Tick; Ixodes; Europe; Distribution; Climate; Ecology; Surveillance; Tick-borne disease
Pet animal movement is ever increasing within the European Union and in that context canine vectorborne infections gained a considerable importance. Information on these infections in travelled dogs is nevertheless limited. A first prospective study on vector-borne infections was conducted in 106 dogs travelling from Germany to countries in South and South-East Europe. The dogs were screened prior to and consecutively up to three times after travel by haematological (Giemsa-stained buffy coat smears, Knott’s-Test), molecular biological (PCR) as well as serological (IFAT, DiroChek®-ELISA) methods for arthropod-borne infections. Seven animals were seropositive for antibodies against Babesia canis sspp., Leishmania spp. and/or Ehrlichia canis prior to travel to Italy, Spain, France, Croatia, Greece, or Hungary. In the consecutive screening after return there was no increase in the number of seropositive dogs. None was positive in direct methods. The mean duration of the stay was 17 days and 51% of the dogs were prophylactically treated with ectoparasiticidal formulations. Preliminary data from this study on canine vector-borne infections indicate a low risk for infection during a limited single stay in endemic countries.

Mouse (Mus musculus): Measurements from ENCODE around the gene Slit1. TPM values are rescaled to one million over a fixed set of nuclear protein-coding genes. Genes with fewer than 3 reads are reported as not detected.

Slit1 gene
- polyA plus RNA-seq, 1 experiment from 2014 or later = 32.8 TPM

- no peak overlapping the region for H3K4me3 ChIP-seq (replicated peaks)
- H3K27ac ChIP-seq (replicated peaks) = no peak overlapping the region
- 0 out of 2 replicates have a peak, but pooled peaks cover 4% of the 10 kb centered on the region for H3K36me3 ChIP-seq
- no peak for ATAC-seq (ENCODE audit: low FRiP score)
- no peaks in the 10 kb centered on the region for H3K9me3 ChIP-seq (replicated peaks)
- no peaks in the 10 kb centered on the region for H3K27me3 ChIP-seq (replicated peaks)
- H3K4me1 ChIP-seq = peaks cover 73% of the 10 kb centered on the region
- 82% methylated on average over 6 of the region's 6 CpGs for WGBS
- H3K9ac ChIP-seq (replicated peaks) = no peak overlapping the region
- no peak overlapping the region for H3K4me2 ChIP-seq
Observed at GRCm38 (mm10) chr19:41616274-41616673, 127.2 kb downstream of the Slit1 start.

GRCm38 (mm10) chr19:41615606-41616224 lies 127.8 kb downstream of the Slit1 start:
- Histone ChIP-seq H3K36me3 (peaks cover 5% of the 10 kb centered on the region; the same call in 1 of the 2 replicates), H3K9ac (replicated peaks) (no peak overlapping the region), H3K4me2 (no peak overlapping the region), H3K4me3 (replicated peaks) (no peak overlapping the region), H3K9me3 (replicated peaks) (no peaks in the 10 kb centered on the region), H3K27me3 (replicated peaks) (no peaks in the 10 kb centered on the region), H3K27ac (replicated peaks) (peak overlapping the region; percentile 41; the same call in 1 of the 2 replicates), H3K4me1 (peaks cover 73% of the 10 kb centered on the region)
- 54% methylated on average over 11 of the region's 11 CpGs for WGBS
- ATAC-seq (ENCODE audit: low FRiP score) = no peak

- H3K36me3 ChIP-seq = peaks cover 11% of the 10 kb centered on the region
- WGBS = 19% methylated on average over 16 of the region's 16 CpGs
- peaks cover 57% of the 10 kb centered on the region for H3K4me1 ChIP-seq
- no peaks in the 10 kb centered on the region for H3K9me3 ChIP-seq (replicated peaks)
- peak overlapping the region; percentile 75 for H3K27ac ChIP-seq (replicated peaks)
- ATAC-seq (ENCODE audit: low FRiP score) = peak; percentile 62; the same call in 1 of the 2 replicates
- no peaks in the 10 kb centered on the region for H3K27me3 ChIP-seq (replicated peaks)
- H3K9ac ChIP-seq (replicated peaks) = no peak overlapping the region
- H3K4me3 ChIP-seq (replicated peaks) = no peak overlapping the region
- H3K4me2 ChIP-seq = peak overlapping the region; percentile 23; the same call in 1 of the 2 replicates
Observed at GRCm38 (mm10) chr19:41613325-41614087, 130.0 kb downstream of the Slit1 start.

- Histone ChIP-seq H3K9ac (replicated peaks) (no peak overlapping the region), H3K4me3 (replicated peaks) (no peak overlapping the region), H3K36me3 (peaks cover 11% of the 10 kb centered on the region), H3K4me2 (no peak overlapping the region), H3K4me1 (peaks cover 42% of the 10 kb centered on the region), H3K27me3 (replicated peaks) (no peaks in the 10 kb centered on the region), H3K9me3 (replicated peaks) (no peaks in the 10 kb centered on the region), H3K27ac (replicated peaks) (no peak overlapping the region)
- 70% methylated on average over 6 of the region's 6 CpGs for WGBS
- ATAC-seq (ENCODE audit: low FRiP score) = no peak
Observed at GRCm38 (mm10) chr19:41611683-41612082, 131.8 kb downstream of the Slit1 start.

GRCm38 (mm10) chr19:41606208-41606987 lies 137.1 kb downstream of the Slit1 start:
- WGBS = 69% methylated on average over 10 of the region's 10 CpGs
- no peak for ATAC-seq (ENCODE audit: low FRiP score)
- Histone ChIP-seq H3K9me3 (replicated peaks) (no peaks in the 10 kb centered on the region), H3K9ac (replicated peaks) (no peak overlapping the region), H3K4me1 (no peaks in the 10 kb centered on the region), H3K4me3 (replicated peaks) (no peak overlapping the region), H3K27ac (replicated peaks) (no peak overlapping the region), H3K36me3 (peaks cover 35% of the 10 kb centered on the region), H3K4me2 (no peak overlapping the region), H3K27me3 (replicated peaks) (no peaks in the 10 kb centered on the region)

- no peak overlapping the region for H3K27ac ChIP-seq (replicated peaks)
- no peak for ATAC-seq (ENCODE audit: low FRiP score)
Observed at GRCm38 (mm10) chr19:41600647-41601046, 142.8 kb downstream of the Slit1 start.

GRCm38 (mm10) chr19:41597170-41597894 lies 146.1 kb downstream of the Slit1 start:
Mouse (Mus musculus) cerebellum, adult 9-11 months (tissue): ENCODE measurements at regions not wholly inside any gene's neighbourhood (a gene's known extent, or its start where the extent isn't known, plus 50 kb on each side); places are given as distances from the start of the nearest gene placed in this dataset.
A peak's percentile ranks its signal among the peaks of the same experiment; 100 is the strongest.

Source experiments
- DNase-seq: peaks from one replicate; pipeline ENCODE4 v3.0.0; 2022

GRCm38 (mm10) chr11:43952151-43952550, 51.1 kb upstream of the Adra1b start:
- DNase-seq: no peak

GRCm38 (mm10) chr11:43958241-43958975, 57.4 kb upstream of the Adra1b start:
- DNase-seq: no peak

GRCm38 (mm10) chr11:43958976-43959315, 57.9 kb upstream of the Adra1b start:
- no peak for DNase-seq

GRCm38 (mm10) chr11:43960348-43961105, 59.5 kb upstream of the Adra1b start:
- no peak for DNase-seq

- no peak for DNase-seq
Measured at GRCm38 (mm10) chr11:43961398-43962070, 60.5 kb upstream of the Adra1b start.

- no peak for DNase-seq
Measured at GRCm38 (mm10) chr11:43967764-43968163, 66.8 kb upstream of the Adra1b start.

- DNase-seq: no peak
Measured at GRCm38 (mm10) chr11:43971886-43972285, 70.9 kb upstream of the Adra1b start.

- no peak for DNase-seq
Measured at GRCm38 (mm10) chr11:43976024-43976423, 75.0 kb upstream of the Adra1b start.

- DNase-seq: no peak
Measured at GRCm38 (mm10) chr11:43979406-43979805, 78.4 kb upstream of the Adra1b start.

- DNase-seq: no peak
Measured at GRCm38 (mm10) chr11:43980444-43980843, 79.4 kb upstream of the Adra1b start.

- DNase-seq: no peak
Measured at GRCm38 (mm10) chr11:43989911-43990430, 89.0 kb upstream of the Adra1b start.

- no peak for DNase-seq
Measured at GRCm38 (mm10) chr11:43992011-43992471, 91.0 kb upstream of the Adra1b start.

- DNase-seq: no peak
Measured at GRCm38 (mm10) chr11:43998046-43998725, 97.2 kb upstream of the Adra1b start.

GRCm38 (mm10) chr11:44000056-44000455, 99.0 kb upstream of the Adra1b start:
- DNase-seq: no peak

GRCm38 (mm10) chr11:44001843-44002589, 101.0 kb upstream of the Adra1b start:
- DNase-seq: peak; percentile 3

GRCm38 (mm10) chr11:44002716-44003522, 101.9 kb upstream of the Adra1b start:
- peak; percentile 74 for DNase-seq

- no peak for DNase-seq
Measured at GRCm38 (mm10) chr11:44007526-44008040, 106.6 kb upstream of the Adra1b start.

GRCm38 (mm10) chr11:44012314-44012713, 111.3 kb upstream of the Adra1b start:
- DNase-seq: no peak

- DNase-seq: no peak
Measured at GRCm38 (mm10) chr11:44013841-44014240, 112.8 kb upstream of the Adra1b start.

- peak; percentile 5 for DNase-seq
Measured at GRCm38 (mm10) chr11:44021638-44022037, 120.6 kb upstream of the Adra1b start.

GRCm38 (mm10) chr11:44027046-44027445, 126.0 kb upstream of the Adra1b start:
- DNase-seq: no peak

Vector-borne infections; Travelling dogs; Prophylaxis; Germany
Candidatus Neoehrlichia mikurensis (CNM) has been described in the hard tick Ixodes ricinus and rodents as well as in some severe cases of human disease. The aims of this study were to identify DNA of CNM in small mammals, the ticks parasitizing them and questing ticks in areas with sympatric existence of Ixodes ricinus and Dermacentor reticulatus in Germany.
Blood, transudate and organ samples (spleen, kidney, liver, skin) of 91 small mammals and host-attached ticks from altogether 50 small mammals as well as questing I. ricinus ticks (n=782) were screened with a real-time PCR for DNA of CNM.